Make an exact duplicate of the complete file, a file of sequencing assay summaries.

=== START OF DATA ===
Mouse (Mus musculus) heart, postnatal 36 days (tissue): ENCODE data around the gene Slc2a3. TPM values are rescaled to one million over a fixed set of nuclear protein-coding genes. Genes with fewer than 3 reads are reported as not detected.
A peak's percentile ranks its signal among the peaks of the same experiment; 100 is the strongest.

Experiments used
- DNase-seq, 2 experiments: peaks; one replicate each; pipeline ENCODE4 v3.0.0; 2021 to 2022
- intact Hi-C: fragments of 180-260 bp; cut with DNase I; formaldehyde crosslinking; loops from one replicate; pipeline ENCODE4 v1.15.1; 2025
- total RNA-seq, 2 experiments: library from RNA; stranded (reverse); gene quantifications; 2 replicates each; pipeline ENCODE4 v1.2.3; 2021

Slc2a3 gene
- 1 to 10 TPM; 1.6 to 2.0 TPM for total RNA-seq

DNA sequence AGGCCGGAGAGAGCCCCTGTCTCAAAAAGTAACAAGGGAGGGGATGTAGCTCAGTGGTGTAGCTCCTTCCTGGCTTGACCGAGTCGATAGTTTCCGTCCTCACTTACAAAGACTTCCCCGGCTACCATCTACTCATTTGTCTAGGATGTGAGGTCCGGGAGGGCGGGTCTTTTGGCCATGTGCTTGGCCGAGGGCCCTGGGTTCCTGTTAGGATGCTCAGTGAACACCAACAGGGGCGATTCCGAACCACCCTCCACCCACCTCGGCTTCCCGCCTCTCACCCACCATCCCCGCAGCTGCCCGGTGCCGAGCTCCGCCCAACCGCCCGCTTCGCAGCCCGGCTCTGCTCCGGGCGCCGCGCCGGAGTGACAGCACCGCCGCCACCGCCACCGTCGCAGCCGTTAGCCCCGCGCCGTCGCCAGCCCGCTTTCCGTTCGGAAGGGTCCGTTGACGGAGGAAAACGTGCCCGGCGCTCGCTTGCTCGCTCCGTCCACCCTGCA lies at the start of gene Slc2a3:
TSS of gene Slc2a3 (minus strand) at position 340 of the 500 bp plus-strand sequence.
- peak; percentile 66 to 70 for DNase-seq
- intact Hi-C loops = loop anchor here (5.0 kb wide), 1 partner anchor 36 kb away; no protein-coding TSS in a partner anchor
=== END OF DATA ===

Mouse (Mus musculus) heart, postnatal 36 days (tissue): ENCODE data around the gene Slc2a3. TPM values are rescaled to one million over a fixed set of nuclear protein-coding genes. Genes with fewer than 3 reads are reported as not detected.
A peak's percentile ranks its signal among the peaks of the same experiment; 100 is the strongest.

Experiments used
- DNase-seq, 2 experiments: peaks; one replicate each; pipeline ENCODE4 v3.0.0; 2021 to 2022
- intact Hi-C: fragments of 180-260 bp; cut with DNase I; formaldehyde crosslinking; loops from one replicate; pipeline ENCODE4 v1.15.1; 2025
- total RNA-seq, 2 experiments: library from RNA; stranded (reverse); gene quantifications; 2 replicates each; pipeline ENCODE4 v1.2.3; 2021

Slc2a3 gene
- 1 to 10 TPM; 1.6 to 2.0 TPM for total RNA-seq

DNA sequence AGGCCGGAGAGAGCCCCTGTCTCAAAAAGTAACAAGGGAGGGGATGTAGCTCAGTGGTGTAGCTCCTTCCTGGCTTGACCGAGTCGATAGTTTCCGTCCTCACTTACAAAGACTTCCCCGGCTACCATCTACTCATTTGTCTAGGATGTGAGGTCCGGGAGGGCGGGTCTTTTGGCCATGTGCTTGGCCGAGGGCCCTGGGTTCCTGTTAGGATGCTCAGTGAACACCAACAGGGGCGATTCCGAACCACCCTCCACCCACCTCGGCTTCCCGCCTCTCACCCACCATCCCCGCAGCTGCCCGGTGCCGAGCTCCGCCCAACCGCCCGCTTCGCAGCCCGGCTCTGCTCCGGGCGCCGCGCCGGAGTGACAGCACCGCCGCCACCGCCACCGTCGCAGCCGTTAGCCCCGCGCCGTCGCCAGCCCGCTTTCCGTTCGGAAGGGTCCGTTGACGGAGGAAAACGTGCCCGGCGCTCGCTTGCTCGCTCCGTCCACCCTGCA lies at the start of gene Slc2a3:
TSS of gene Slc2a3 (minus strand) at position 340 of the 500 bp plus-strand sequence.
- peak; percentile 66 to 70 for DNase-seq
- intact Hi-C loops = loop anchor here (5.0 kb wide), 1 partner anchor 36 kb away; no protein-coding TSS in a partner anchor